It’s worth pointing out, in case you were expecting something po-faced and worthy, that Hare has taken the lively and rather insolent nature of Ibsen’s original text and created a very funny play, choc-full of modern references and terrific characterisations. This is not the doom-laden Ibsen of Hedda Gabler and Ghosts, but a much younger man’s play; in fact, it reminded me of the unexpected comedy of the young Chekhov’s Platonov – although that might have been because I saw James McArdle in that role too – more of him later.
The vast Olivier stage is the perfect venue for this wide-ranging, high-level imagination play. At the beginning, blue sky and clouds are projected over a back wall of doors and one opens to reveal Peter Gynt, his head already in the clouds before he even starts speaking; a visual nod to the surrealism of Magritte, an unexpected flight of stairs bringing him down to the real world, as though the play was starting with a deus ex machina rather than ending with one. Stage right, a grassy bank with a few surprise traps where a head can bob up (or, indeed, an onion); stage left, a black void that can be usefully transformed into the Hall of the Mountain King, a desert oasis or a wedding party. For the fifth act, storm projections create a magnificent effect of a ship at sea. For three-and-a-quarter hours (maybe more) the show’s visuals create a highly dramatic impact on your brain, and in many cases it’s the visual tableaux that you remember most in the days that follow.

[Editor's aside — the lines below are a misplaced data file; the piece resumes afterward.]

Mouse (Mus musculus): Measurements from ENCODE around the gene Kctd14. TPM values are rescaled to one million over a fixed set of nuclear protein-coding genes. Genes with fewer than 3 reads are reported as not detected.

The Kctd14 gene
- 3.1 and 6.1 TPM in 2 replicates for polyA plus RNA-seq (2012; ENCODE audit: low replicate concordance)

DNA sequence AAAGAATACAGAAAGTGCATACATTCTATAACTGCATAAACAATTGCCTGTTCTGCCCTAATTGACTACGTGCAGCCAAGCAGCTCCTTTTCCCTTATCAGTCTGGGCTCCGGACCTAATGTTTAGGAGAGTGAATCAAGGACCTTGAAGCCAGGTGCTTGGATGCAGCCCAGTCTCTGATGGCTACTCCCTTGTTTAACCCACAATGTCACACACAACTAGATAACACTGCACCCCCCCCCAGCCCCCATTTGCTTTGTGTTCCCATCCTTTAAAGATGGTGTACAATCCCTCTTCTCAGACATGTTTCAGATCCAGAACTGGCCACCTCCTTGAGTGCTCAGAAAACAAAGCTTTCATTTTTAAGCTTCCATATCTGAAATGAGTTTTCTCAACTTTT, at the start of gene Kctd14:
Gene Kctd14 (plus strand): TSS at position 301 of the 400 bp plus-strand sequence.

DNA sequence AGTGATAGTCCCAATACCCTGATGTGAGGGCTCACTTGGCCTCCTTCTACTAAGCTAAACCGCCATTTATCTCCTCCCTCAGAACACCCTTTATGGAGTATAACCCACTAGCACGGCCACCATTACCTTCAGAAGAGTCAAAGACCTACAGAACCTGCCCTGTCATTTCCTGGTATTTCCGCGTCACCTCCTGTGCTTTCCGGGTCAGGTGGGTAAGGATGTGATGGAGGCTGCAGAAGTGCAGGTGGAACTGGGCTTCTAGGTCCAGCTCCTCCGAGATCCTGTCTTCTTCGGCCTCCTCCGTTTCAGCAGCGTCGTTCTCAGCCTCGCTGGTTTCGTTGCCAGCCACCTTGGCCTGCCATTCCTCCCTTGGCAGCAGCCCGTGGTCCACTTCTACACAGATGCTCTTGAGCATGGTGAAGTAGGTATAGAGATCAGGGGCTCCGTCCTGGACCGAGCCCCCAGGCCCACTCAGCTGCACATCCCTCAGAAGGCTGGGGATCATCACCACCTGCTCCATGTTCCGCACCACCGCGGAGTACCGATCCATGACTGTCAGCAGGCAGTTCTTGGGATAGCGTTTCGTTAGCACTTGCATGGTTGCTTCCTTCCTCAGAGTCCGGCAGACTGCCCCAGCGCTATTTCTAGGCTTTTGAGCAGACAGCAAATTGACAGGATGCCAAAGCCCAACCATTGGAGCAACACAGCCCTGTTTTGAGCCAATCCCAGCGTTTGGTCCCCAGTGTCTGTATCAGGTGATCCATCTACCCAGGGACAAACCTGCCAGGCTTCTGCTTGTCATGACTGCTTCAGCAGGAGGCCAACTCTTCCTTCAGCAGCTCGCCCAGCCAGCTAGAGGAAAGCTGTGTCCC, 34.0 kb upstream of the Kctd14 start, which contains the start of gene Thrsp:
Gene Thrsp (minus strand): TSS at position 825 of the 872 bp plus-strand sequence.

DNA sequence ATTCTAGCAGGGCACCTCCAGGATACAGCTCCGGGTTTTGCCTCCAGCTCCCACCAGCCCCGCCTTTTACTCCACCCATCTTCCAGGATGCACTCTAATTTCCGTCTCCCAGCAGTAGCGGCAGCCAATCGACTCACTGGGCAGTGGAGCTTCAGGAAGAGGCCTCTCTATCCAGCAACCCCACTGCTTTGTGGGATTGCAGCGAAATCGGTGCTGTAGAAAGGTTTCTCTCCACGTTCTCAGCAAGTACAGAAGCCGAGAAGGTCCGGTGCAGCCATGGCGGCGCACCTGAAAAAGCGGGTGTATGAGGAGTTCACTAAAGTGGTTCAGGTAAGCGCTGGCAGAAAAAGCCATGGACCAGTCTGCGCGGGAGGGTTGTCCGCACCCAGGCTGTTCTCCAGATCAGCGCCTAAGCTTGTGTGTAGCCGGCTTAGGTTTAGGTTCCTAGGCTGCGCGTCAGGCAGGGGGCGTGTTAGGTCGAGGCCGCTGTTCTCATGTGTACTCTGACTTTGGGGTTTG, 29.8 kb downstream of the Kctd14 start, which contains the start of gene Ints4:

There were three reasons why I particularly wanted to see this production. 1) I’ve never actually seen Peer Gynt before (don’t judge me). 2) I’ve long been an admirer of David Hare and even on those rare occasions where he does put a foot wrong it’s always a brave and fascinating foot. 3) James McArdle. He’s one of our most arresting actors and I don’t know why he isn’t better known. He was a brilliant ingénu Alexey in A Month in the Country and a hilarious lead in Platonov. I understand he was amazing in Angels in America, but sadly we didn’t see that. He has, however, matured into a first-class leading actor and he’s barely off stage for the whole of the show, giving us a devastatingly brilliant performance of a lovable rogue, with all his sarcasms, flights of fancy, dejections and everything else that Ibsen and Hare throw at their hero. A truly outstanding performance.
Ann Louise Ross does a great job of conveying Agatha’s fighting spirit and her love of her son with her complete fury at his lies and his folly. There are a few other featured roles, but the nature of the play is that the rest of the cast form an ensemble that populate Gynt’s life and times whether it be in Dunoon, North Africa or somewhere lurking in the Hall of the Mountain King. Tamsin Carroll is both bewitching and alarming as the Woman in Green and Anitra, Jonathan Coy gives great bluster as Bertram and alarming sincerity as Begriffenfeldt, Anya Chalotra plays Sabine with a terrific blend of feistiness and calm resignation, and Oliver Ford Davies is perfect casting as the authoritative but reasonable Button Moulder. Amongst the minor roles Lorne MacFadyen as Duncan, Ezra Faroque Khan as the Captain and Guy Henry as Ballon and the Weird Passenger give great support. But everyone throws their heart and soul into creating a very impressive theatrical experience.
It’s running at the National Theatre just until 8th October. Glad I caught it before it closed! You should too!
Production photos by Manuel Harlan